Navigating this winter could be the biggest business challenge since the pandemic began. Early on, companies had to pull the plug for personal office work and develop a system to keep revenue fluctuating during a lockdown. But now companies have to make the decision of when to return to the office, balancing the reality of fully vaccinated lawyers and employees with yet another COVID surge and a brand new, arguably more virulent variant.
Some companies have got back on the market, others have postponed it into the new year. But regardless of office politics, companies also have to deal with the mystery of the Christmas party. Could companies finally bring everyone together under one roof to meet and mingle to build a successful culture? Or would it be another sad Zoom party?
Either way, there is no such thing as a good answer. We even asked people in a poll to give us their thoughts on parties.
Unfortunately, a holiday get-together for Latham’s New York corporate division ended on a small breakout. The name of the contact person in the HR department is blackened out.
Thats not cool. Tip people say that more than 10 employees have tested positive since the party (which is a lot for a population that is 100 percent vaccinated according to regulations … ominous Omicron-ic). And yet it’s hard to blame the company for wanting a bit of normalcy.
The company made no attempt to bring the “round hole and square pin” back to normal, as Tammy in Bumblyville refused to wear a mask at Trader Joe’s. Latham came on board with a vaccine mandate with the express purpose of safely getting the company back to normal and issued the request even though almost everyone in the company had voluntarily done the right thing. And if you have to stomp to the office every now and then, you should enjoy the advantage of going out for a drink with a colleague.
But, as many of us learn, the vaccine doesn’t completely end the risk of contracting the virus. My vaccine held up after standing for hours next to another groundbreaking infection in Las Vegas without a mask, but it ultimately fell while going about my daily life. However, the vaccine deserves all the credit for turning my seizure into little more than a minor 24-hour cough.
So how does a company negotiate the ongoing risk of contracting the virus with the benefits of vaccination to protect against severe cases? Public health officials suspect that at this point the virus could be with us forever, and we may have to think of it as “something like the flu,” as many people mistakenly believed to be.
While it is a shame for Latham to be the first of many to be stung by this result, this is where the company is showing the right response. Stay home and get tested if you think you might have exposure – even if you are vaccinated.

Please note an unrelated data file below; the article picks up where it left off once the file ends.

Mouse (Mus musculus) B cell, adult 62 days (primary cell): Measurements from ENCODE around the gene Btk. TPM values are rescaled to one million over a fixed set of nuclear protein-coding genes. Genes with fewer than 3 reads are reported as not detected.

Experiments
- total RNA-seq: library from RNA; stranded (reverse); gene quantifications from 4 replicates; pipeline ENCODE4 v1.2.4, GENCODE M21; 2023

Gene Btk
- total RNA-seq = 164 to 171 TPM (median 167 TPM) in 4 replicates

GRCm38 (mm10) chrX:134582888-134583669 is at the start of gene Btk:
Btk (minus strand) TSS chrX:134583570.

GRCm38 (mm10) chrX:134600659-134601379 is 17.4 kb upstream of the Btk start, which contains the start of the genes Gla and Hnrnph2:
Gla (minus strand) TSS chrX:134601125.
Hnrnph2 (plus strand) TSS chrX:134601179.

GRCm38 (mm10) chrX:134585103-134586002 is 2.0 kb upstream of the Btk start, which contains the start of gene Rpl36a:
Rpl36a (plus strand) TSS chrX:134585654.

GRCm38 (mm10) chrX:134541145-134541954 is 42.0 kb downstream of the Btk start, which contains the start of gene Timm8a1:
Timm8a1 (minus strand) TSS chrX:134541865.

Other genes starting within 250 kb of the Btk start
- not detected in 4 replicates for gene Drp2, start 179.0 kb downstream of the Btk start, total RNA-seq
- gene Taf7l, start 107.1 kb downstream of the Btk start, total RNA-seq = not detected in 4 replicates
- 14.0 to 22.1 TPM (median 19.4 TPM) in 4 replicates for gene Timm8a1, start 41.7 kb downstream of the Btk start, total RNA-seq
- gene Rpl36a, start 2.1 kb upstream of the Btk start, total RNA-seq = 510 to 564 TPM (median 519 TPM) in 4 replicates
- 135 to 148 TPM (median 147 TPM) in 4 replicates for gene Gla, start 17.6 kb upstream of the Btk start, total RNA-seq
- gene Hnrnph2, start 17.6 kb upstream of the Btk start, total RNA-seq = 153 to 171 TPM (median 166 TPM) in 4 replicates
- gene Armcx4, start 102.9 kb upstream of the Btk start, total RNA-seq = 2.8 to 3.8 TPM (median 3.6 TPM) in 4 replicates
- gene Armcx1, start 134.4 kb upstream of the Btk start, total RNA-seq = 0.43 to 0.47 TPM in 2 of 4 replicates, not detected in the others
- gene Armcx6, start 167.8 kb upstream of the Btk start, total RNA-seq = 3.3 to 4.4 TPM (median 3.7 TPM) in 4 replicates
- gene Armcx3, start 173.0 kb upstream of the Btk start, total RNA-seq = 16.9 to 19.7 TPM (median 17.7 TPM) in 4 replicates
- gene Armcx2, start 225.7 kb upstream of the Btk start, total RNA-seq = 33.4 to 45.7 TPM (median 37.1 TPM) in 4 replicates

Because the problem here is not the existence of a Christmas party in a vaccinated world, but the way the celebration is presented to the staff. A tipster said junior associates were “pressured” to participate. When this is the case – and this pressure can arise in law firms without their supervisors noticing – it is worrying and something that cannot be overcome with reasonable precautions and careful reactions.
Culturally, companies need to be willing to apologize to anyone who is uncomfortable taking the risks associated with having a gathering in the moment. Because even if vaccines do help individuals, there may be people in their lives who cannot be vaccinated yet and companies need to respect that. Affiliates need to actively monitor the passive-aggressive pressures that exist in law firms to ensure no one is compelled to attend a personal event now. And this is a long-term problem for companies where partners don’t always understand that parties can feel like “must-have fun”. No one should feel that protecting their newborn or immunocompromised spouse is keeping them from networking and advancing their career.
Hopefully everyone involved in this outbreak will recover quickly with no further consequences. But it’s a reminder for companies to carefully weigh the demands they are making on their employees, because … this thing is still out there.
Joe Patrice is Senior Editor at Above the Law and co-moderator of Thinking Like A Lawyer. Don’t hesitate to email tips, questions, or comments. Follow him on Twitter for all the law, politics, and a healthy dose of college sports news. Joe is also a Managing Director at RPN Executive Search.